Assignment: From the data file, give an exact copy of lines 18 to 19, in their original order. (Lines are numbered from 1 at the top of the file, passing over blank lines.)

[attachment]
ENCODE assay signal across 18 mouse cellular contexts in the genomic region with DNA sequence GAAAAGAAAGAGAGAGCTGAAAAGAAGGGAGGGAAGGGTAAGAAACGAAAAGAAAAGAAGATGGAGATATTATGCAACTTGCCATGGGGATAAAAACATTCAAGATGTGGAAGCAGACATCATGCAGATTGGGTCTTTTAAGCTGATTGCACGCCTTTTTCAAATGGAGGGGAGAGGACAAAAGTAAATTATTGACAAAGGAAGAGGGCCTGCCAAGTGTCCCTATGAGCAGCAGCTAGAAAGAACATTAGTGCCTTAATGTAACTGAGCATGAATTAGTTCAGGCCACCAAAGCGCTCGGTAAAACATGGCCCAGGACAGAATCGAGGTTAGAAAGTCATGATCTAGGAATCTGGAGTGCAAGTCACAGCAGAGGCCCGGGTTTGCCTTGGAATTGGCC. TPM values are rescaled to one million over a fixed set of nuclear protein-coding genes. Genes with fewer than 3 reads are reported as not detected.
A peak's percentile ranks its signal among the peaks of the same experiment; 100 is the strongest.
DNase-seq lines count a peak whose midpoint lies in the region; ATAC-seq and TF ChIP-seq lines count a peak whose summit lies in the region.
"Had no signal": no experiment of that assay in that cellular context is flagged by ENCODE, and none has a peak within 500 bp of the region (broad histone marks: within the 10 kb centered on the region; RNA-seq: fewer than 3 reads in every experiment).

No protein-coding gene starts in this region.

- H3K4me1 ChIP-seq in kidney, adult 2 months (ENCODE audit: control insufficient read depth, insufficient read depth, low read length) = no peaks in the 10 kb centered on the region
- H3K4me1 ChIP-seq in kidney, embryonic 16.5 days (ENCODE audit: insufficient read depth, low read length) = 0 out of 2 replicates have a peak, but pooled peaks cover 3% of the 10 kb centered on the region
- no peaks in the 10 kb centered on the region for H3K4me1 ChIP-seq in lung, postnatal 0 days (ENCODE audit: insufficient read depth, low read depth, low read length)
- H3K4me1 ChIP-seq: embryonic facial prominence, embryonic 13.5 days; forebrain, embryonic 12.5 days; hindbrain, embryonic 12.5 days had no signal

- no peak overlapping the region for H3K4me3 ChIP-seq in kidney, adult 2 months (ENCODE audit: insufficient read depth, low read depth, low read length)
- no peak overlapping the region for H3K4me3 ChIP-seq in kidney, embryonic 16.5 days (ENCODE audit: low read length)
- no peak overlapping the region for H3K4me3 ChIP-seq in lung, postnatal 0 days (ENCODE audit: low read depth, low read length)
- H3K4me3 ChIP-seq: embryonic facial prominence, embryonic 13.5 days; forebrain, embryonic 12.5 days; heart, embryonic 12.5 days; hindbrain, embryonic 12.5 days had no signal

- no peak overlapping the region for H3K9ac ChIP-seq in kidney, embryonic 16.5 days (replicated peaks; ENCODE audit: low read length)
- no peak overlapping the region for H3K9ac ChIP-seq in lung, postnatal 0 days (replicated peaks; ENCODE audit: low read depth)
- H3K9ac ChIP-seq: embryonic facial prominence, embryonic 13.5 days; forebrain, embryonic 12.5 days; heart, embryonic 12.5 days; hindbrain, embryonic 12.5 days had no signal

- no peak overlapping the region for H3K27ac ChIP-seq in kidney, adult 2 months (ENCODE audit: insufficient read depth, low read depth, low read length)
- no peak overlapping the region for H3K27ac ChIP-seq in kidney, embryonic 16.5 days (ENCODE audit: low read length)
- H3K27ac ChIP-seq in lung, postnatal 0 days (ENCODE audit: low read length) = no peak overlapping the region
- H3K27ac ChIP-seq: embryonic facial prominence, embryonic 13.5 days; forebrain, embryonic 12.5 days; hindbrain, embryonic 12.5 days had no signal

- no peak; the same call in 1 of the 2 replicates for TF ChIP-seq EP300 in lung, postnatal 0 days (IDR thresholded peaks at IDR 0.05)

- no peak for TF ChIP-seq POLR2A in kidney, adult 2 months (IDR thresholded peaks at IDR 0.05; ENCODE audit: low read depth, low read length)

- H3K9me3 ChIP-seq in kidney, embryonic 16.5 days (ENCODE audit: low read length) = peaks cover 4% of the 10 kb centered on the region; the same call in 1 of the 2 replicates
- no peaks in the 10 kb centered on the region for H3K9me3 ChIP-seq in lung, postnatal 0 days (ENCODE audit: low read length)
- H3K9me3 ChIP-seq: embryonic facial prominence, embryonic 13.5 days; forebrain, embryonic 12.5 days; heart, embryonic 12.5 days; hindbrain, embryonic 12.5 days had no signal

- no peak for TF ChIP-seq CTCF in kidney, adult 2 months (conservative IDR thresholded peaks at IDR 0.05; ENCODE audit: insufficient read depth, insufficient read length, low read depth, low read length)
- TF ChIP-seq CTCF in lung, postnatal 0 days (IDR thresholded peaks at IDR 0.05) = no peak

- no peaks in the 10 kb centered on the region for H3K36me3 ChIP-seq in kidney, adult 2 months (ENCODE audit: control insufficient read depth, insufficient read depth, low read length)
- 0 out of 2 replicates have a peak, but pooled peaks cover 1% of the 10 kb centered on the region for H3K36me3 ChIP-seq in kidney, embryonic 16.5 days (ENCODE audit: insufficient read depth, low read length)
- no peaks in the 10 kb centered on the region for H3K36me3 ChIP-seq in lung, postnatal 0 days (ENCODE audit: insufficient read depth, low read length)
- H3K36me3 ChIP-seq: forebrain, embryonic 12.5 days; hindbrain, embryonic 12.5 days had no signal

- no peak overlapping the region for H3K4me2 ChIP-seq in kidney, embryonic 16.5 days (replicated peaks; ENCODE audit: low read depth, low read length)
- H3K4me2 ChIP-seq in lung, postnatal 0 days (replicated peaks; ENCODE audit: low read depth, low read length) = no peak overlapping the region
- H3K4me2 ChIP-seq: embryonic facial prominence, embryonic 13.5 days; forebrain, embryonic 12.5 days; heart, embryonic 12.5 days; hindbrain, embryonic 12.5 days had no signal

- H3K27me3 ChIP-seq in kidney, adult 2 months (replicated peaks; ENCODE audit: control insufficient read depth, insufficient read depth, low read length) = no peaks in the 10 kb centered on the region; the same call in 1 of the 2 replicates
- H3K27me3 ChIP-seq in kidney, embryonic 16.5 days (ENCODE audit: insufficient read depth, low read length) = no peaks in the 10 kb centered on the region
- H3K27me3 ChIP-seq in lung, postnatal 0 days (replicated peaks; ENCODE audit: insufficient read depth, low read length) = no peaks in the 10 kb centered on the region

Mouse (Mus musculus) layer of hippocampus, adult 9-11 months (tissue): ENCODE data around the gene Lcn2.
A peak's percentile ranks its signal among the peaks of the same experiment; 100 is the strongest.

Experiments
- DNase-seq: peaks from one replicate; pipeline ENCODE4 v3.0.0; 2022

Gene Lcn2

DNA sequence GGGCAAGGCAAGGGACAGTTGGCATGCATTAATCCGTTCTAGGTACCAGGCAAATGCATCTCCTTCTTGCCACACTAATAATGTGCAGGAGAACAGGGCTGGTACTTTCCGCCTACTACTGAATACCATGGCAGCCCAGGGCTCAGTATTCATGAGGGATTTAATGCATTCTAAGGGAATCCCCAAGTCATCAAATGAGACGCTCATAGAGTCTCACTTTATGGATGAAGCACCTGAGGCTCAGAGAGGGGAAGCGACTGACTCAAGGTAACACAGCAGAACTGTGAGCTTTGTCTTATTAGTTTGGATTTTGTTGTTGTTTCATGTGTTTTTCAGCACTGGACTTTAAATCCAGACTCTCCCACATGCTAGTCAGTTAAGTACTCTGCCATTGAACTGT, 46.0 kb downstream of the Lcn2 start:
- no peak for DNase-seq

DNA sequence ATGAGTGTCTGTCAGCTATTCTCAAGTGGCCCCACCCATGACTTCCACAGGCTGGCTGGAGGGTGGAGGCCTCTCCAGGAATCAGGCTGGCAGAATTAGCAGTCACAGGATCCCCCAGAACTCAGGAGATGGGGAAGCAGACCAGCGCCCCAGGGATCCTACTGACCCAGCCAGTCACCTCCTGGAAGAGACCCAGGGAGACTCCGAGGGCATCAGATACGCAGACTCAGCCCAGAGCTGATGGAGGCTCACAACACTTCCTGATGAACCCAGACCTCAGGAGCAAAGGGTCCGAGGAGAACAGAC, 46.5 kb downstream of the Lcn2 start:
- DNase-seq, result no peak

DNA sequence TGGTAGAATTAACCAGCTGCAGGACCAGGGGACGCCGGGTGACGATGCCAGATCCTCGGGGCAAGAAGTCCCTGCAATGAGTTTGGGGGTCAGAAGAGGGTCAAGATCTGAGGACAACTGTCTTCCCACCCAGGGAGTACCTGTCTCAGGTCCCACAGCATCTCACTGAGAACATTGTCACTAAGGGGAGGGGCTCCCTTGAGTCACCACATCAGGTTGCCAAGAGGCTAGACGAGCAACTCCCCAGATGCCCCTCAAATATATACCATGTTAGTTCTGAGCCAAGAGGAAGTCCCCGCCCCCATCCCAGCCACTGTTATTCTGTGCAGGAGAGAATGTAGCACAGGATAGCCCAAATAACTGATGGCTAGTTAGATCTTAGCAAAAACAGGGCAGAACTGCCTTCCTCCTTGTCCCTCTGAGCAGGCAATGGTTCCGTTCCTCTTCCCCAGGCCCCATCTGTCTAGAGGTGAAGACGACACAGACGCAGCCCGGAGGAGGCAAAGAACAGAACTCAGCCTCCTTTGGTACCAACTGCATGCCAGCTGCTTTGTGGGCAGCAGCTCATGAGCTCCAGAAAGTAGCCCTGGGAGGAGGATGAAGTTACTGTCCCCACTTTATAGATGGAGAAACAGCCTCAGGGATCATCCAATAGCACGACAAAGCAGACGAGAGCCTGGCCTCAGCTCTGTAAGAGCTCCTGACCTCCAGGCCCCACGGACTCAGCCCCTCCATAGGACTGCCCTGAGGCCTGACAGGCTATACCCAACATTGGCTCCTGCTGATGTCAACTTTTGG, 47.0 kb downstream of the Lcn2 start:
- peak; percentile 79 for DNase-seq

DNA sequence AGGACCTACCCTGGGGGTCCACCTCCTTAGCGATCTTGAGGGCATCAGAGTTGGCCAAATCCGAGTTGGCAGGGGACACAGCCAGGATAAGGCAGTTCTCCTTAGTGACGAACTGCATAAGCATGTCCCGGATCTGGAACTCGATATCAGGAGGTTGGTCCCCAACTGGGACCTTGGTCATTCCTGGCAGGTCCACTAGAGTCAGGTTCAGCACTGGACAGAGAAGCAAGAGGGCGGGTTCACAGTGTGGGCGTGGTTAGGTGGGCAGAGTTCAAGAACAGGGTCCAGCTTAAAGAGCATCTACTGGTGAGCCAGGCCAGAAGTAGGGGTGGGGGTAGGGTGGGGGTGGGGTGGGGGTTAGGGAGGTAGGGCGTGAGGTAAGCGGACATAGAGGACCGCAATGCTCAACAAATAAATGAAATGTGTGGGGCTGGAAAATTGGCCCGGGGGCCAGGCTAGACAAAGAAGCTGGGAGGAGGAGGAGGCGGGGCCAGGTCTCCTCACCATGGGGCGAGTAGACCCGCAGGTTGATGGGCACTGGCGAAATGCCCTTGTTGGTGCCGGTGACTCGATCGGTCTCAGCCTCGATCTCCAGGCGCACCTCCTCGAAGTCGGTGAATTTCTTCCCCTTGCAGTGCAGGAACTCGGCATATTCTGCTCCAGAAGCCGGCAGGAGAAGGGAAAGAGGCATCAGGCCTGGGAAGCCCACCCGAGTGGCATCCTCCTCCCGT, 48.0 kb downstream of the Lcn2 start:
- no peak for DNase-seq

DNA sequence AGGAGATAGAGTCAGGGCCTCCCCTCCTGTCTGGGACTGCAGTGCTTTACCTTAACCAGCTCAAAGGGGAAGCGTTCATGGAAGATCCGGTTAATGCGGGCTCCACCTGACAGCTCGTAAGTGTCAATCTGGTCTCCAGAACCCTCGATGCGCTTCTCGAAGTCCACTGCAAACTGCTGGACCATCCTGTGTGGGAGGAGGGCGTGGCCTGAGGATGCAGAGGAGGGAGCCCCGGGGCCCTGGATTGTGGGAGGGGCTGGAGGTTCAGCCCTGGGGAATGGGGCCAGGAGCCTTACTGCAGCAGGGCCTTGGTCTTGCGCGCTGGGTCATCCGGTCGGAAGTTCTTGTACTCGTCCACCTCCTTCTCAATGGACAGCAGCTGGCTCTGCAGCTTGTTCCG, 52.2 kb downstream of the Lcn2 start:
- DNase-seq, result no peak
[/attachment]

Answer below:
- no peak overlapping the region for H3K27ac ChIP-seq in kidney, embryonic 16.5 days (ENCODE audit: low read length)
- H3K27ac ChIP-seq in lung, postnatal 0 days (ENCODE audit: low read length) = no peak overlapping the region